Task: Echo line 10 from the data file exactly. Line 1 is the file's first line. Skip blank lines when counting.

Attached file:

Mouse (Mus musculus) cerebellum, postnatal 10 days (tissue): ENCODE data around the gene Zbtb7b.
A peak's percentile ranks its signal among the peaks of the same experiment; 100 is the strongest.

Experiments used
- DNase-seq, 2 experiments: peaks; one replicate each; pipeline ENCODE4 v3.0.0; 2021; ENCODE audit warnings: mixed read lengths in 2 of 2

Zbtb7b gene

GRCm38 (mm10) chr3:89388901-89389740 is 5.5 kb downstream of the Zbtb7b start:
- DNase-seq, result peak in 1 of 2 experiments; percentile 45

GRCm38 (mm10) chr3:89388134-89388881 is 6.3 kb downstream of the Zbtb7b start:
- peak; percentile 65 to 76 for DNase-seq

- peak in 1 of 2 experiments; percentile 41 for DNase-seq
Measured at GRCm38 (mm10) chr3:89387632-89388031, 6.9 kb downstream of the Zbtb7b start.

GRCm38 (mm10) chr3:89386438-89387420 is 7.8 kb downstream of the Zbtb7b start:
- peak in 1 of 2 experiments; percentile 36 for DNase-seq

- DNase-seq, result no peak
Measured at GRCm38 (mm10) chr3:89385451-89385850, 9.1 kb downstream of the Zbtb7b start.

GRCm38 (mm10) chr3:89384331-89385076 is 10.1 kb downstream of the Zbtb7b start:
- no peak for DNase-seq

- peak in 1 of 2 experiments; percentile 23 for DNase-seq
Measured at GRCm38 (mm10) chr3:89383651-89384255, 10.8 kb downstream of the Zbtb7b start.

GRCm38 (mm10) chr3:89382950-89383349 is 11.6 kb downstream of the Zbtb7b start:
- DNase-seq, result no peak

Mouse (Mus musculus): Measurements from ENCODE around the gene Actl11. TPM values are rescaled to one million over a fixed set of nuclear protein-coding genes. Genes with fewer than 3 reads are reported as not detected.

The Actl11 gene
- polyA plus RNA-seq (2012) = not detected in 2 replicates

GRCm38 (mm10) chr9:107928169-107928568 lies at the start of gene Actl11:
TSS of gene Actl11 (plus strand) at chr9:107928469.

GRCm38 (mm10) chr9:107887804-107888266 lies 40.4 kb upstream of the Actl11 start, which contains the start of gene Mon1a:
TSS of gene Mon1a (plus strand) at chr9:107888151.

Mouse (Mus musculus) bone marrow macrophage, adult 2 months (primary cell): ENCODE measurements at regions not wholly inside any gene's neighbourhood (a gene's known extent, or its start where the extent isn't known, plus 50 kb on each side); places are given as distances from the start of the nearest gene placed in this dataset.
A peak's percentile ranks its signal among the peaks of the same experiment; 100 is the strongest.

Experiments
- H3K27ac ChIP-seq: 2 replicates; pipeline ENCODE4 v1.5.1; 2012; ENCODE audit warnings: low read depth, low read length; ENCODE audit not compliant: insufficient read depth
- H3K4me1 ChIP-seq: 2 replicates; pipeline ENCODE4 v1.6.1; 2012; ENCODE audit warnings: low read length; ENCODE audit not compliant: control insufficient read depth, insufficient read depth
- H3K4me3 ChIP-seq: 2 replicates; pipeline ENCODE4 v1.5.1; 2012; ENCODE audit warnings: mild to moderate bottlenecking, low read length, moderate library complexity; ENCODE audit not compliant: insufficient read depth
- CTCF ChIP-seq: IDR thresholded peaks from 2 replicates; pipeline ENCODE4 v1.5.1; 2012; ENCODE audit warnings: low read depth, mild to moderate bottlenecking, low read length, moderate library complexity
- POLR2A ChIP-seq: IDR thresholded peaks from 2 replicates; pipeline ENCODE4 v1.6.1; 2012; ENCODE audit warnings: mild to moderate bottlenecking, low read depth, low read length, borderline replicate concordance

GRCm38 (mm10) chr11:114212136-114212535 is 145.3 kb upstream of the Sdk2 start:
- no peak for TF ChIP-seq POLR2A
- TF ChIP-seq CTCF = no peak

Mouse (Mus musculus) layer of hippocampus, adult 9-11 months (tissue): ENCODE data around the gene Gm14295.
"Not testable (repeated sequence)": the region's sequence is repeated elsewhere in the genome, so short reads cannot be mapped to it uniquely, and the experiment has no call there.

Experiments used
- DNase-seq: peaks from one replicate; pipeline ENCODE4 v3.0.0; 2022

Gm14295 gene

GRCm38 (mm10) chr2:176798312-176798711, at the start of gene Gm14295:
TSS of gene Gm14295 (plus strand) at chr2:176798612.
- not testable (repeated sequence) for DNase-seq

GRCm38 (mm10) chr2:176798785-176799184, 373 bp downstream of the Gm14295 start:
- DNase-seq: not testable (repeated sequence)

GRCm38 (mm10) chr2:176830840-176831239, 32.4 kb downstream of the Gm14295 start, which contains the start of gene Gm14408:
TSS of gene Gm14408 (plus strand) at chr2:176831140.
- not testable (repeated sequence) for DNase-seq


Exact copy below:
- peak in 1 of 2 experiments; percentile 41 for DNase-seq